Oporto, locally known as Porto, definitely gives Lisboa a run for its money when it comes to charm and relaxation. Both cities are nestled along beautiful rivers, and have miradouros (viewing points) that take your breath away. Oporto, however, feels a bit more ‘untouched’ with its narrow lanes unfit for cars, and with the wonderful number of family owned restaurants. It’s December, yet the sun was shining down making each day feel longer during this short weekend trip. We quickly found out that our airbnb was just minutes away from Cafe Santiago, the best restaurant to score a francesinha, a sundae-sized sandwich bursting with ham, chorizo, steak filet all covered with cheese, a fried egg and smothered in beer sauce. Yes, it was absolutely worth forgetting that we may have been vegetarian in recent history.
We purchased our first piece of art together from a local artist who had charcoal on canvas pieces dedicated to the fado culture in Portugal. We also discovered the American store, complete with hard-to-find, quality imports from the States like fruit loops, snickers, twizzlers, marshmallows, and other sugary junk food.
It was exciting to see the Se Cathedral near closing time when selfie sticks were off duty and tour buses were pulling out of the parking lot. Those visiting were peacefully praying under the sky-high arches made of stone. Behind the Se, we wandered down residential paths and peeked at families having dinner, and smiled up at the laundry hanging out to dry.
Because it was dusk when we reached the Ribeira district, the Ponte de Dom Luís I bridge was lit up, along with the welcome signs of the port taverns on the other side of the Douro river. The architect who built the bridge, Téophile Seyrig, was Eiffel’s assistant and created the bridge design from this influence. We couldn’t have been more relaxed at the Wine Quay bar where our waitress allowed us to taste four different wines before choosing a bottle, and also told us the stories of the vineyards and the names of every grape used in each bottle. She was incredibly sweet and kept saying we could try as many vinhos as we liked since she liked happy customers! We finished with an inventive meal at LSD, where the pulvo and sweet potato dish spoiled me, and Corey’s dessert choice, called La Infancia (Childhood), was served with a spatula of cookie dough.
On Saturday, we knew we’d need to hit up at least one market, and Mercado do Bolhao was an easy walk from the flat. There weren’t breakfast pastries as one website promised, but wandering about the various fruit and veggie stalls made me wish I was bringing groceries home for a big meal. The women running these stalls cupped their hands around the colorful treasures like tangerines and peppers to offer customers a try.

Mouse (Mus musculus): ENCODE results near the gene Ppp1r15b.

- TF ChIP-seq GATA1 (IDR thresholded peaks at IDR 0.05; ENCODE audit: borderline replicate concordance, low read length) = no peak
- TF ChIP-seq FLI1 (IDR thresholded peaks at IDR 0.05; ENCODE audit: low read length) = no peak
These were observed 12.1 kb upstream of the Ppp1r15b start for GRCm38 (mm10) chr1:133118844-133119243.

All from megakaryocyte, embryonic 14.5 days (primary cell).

Our trip to the Museu Serralves gave us the opportunity to ride the tram, and ask the locals about the bus system. My favorite part of the museum was an exhibit called “Tree School” where two schools, one in Brazil, and one in Pakistan, discussed and shared ideas about the ancient Baobab tree. The tree connected people from different places and highlighted how we can learn from one another even amidst displacement, oppression, and loss.
The gardens surrounding the museum were stunning and I highly recommend visiting the grounds even if other parts of the museum were a bit too abstract for me.
I loved our lunch in Foz because we sat outside with a river view, and ate yummy tapas. Vinho verde, people! Drink up!
We were a bit rushed to the port taverns because of our long lunch, and thus missed the cellar tour at Taylor’s. But hey, we still tasted the ports as if we went on the tour because you can’t beat a 5 euro tasting-YOLO! We rushed over to Croft Cellars and squeezed into their last tour, adding another port tasting to our line up. Learning the differences between a ruby and a tawny port was really great….read on for the differences or skip down if you already know. I should note that this explanation is what I remember after two tastings in a row, with an additional glass of the tawny 20 year and the ruby LBV.